The relentlessly empowering rock of Dave Grohl's Foo Fighters

John J. Thompson

Foo Fighters, who may be the biggest rock band in the world, return to the scene with "Wasting Light," their seventh album overall and first since 2007’s "Echoes, Silence, Patience and Grace." Amidst a languishing music scene all but devoid of thoughtful or hopeful mainstream rock offerings, "Wasting Light" stands out.

Dave Grohl and company turn all amps to 11, grab a generation by the collar, shake them up good and scream “You deserve better than what you’re settling for!” in their collective face. Though not always “positive” in the strictest sense of the word, Foo Fighters have two things few rock bands seem to possess these days: hope and humor.

The band wants to make sure everyone knows a few things about this record. First, it was recorded in Grohl’s garage. Second, it was recorded on exclusively analog equipment; no digital hard drives, auto-tuners or compressors to be found. Third, the record was produced by the band along with the legendary Butch Vig, producer of "Nevermind," the game-changing classic from Grohl's former band Nirvana. In other words, this project has nothing to do with the cheap, disposable and derivative digital rock being downloaded by millions or the overproduced, ego-driven, indiscriminately angry excess of the “active rock” generation. "Wasting Light" shares more sonic DNA with The Who than anything released in the last 20 years.

Not only do the songs on "Wasting Light" sound incredible (for a real primer on the vast superiority of analog to digital, buy the vinyl version), they feel incredible. Through soaring melodies, guttural screams (Grohl’s the best since Roger Daltry) and walls of muscular guitars, song after song manages to feel encouraging, humanizing and celebratory. Even songs with an “I’m not going to take it anymore” tone feel upbeat more than angry. For the most part the sentiment is “hang in there; we’re all in this together.” The album’s closer, a power anthem called “Walk,” really sets the whole joint on fire.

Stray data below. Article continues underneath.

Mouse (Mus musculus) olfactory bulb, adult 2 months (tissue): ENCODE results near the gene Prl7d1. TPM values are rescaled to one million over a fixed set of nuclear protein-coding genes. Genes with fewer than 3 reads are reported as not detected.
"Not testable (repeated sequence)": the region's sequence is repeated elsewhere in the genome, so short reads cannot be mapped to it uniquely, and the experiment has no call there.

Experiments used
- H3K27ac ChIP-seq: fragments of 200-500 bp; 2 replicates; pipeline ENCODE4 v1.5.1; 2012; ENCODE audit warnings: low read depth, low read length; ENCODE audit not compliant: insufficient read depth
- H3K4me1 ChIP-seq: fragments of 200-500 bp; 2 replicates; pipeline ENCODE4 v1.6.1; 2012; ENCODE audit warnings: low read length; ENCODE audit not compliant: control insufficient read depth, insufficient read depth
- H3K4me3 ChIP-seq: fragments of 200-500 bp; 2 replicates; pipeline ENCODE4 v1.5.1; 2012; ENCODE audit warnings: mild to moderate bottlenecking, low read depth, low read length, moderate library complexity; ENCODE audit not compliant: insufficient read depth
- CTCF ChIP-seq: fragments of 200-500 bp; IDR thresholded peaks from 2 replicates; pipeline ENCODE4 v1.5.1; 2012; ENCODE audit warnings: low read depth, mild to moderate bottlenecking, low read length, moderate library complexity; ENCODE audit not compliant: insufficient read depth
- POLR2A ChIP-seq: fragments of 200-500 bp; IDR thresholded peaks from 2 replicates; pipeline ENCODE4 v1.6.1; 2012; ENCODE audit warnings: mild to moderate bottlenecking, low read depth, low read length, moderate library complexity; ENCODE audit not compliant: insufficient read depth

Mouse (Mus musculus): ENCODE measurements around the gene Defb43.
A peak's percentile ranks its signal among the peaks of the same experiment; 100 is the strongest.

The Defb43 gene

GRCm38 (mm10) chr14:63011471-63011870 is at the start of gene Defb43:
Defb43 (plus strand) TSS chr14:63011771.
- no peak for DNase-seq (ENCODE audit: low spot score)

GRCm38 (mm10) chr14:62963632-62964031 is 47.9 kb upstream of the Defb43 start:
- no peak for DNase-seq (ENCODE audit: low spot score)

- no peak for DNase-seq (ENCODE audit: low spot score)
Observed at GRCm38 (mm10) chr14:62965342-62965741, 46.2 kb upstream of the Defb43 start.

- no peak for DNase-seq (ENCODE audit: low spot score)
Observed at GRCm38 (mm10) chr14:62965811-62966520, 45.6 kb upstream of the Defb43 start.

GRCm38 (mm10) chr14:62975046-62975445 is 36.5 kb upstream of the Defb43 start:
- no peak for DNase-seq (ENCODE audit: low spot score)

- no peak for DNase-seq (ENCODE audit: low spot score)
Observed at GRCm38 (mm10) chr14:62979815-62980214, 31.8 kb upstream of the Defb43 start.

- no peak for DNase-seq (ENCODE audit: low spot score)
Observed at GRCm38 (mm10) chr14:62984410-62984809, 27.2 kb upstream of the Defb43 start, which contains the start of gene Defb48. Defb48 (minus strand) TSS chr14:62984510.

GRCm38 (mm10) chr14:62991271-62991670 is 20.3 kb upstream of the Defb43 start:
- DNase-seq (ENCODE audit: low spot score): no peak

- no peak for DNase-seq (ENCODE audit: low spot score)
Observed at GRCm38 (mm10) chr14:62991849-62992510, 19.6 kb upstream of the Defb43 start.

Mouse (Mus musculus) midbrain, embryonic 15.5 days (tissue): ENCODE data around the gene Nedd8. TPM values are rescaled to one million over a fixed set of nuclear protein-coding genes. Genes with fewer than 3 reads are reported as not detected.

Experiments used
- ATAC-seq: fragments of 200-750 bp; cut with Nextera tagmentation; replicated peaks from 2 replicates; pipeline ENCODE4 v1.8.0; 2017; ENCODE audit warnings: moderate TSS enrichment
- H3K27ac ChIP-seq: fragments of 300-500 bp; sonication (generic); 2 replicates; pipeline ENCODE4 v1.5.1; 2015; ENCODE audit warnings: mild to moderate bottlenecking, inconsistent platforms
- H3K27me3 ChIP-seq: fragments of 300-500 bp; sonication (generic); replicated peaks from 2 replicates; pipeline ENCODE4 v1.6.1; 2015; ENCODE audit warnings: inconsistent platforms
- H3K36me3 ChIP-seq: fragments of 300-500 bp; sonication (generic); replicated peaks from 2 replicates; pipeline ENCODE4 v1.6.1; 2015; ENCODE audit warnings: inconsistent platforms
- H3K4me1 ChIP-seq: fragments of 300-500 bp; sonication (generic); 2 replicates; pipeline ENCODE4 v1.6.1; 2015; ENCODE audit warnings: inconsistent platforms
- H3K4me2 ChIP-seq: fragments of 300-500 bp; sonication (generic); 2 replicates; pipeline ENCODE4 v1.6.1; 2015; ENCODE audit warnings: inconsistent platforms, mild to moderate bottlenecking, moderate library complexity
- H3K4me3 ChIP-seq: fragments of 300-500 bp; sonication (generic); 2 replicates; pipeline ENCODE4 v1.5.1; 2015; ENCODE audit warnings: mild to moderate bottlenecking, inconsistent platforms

A million miles away

Your signal in the distance

To whom it may concern

I think I lost my way

Getting good at starting again

Every time that I return



Now, for the very first time

Don’t you pay no mind

Set me free again

You keep me alive a moment at a time


But still inside a whisper to a liar

To sacrifice but knowing to survive

The first to cry another state of mind

I’m on my knees, I’m praying for a sign

Forever, whenever, I never wanna die

I’m dancing on my grave, I’m running through the fire

Forever, whenever, I never wanna die

Grohl has always had an encouraging word for his fans and he seems particularly adept at turning personal struggles into rallying points for optimism (“Times Like These” comes to mind). But never has it gotten this blatantly spiritual. There’s more gospel here than in a lot of CCM music these days. I’m not sure where the man is theologically, but if Matthew 12:34 is true and the mouth speaks that which is overflowing in the heart, then there seems to be something pretty cool going on in this guy’s heart.

I saw the band perform the entire new album in sequence at a small club show during South By Southwest in Austin, Texas. Few bands could run through an entire album that not a single person in attendance had ever heard and keep a crowd as electrified as they did. When they closed the set with “Walk," it was rapturous. There was an obvious spirit of triumph; all members smiling ear-to-ear and practically daring the crowd not to feel good.

Maybe it’s the lack of womanizing, substance-abusing, self-centered arrogance that sets Foo Fighters apart. Their music is big enough to fill Wembly Stadium and real enough to be played by five guys in a barbecue joint. I can think of some Christian acts that could learn a thing or two from Foo Fighters about serving an audience.

Topics: Music, Culture At Large, Arts & Leisure